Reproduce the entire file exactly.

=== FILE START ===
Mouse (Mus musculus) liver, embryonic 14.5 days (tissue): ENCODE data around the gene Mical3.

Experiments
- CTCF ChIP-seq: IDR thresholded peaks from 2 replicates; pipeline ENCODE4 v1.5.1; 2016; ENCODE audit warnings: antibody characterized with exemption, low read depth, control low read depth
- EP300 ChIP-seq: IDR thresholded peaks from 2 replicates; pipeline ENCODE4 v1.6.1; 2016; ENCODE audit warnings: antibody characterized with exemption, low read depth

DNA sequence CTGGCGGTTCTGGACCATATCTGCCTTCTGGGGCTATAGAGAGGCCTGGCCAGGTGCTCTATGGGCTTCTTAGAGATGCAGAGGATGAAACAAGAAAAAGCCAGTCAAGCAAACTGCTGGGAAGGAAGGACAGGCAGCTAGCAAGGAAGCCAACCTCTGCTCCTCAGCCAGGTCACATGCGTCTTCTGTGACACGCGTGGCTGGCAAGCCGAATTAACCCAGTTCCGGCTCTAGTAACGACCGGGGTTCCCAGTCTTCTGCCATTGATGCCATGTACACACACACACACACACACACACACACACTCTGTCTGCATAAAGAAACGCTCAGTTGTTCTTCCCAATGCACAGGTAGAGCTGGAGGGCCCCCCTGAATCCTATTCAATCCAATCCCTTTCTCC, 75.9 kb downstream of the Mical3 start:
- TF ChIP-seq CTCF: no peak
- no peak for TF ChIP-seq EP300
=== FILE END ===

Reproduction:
Mouse (Mus musculus) liver, embryonic 14.5 days (tissue): ENCODE data around the gene Mical3.

Experiments
- CTCF ChIP-seq: IDR thresholded peaks from 2 replicates; pipeline ENCODE4 v1.5.1; 2016; ENCODE audit warnings: antibody characterized with exemption, low read depth, control low read depth
- EP300 ChIP-seq: IDR thresholded peaks from 2 replicates; pipeline ENCODE4 v1.6.1; 2016; ENCODE audit warnings: antibody characterized with exemption, low read depth

DNA sequence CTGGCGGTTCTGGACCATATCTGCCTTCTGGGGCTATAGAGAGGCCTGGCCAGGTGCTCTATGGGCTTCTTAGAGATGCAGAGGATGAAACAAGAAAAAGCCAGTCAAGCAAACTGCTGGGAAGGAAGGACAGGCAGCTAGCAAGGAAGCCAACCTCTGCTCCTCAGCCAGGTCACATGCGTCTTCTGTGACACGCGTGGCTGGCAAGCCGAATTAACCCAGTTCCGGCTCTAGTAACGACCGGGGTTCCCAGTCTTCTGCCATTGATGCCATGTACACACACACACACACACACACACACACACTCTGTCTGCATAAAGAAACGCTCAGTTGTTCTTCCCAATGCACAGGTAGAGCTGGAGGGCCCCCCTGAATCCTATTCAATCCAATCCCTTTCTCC, 75.9 kb downstream of the Mical3 start:
- TF ChIP-seq CTCF: no peak
- no peak for TF ChIP-seq EP300